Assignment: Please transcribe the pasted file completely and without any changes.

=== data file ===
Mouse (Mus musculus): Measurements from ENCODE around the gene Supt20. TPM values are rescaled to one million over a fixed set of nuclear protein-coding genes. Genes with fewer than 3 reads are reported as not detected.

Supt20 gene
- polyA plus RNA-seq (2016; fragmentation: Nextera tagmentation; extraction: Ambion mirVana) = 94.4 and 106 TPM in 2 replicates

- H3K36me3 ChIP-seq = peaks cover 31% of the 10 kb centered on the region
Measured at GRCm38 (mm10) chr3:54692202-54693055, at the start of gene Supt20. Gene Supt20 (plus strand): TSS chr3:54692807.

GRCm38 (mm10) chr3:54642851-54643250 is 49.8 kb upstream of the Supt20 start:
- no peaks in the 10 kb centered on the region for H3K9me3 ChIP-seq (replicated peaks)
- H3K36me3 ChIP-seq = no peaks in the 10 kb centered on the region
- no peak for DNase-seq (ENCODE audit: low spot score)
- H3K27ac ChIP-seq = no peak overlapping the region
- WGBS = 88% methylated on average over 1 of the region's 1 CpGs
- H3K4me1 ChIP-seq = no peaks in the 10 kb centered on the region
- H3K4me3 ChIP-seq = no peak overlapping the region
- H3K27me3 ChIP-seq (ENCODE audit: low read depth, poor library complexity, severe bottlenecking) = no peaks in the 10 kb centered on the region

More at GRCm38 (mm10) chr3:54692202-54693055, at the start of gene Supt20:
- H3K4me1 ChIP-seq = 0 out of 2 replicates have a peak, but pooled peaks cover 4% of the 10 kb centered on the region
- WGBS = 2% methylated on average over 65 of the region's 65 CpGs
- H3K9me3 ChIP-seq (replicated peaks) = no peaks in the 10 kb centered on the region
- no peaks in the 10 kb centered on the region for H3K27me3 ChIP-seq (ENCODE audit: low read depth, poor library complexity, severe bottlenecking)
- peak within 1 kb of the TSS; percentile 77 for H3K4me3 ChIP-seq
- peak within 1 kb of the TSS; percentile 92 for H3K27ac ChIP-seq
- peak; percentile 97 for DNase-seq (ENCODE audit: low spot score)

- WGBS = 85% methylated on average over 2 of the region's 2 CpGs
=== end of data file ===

Mouse (Mus musculus): Measurements from ENCODE around the gene Supt20. TPM values are rescaled to one million over a fixed set of nuclear protein-coding genes. Genes with fewer than 3 reads are reported as not detected.

Supt20 gene
- polyA plus RNA-seq (2016; fragmentation: Nextera tagmentation; extraction: Ambion mirVana) = 94.4 and 106 TPM in 2 replicates

- H3K36me3 ChIP-seq = peaks cover 31% of the 10 kb centered on the region
Measured at GRCm38 (mm10) chr3:54692202-54693055, at the start of gene Supt20. Gene Supt20 (plus strand): TSS chr3:54692807.

GRCm38 (mm10) chr3:54642851-54643250 is 49.8 kb upstream of the Supt20 start:
- no peaks in the 10 kb centered on the region for H3K9me3 ChIP-seq (replicated peaks)
- H3K36me3 ChIP-seq = no peaks in the 10 kb centered on the region
- no peak for DNase-seq (ENCODE audit: low spot score)
- H3K27ac ChIP-seq = no peak overlapping the region
- WGBS = 88% methylated on average over 1 of the region's 1 CpGs
- H3K4me1 ChIP-seq = no peaks in the 10 kb centered on the region
- H3K4me3 ChIP-seq = no peak overlapping the region
- H3K27me3 ChIP-seq (ENCODE audit: low read depth, poor library complexity, severe bottlenecking) = no peaks in the 10 kb centered on the region

More at GRCm38 (mm10) chr3:54692202-54693055, at the start of gene Supt20:
- H3K4me1 ChIP-seq = 0 out of 2 replicates have a peak, but pooled peaks cover 4% of the 10 kb centered on the region
- WGBS = 2% methylated on average over 65 of the region's 65 CpGs
- H3K9me3 ChIP-seq (replicated peaks) = no peaks in the 10 kb centered on the region
- no peaks in the 10 kb centered on the region for H3K27me3 ChIP-seq (ENCODE audit: low read depth, poor library complexity, severe bottlenecking)
- peak within 1 kb of the TSS; percentile 77 for H3K4me3 ChIP-seq
- peak within 1 kb of the TSS; percentile 92 for H3K27ac ChIP-seq
- peak; percentile 97 for DNase-seq (ENCODE audit: low spot score)

- WGBS = 85% methylated on average over 2 of the region's 2 CpGs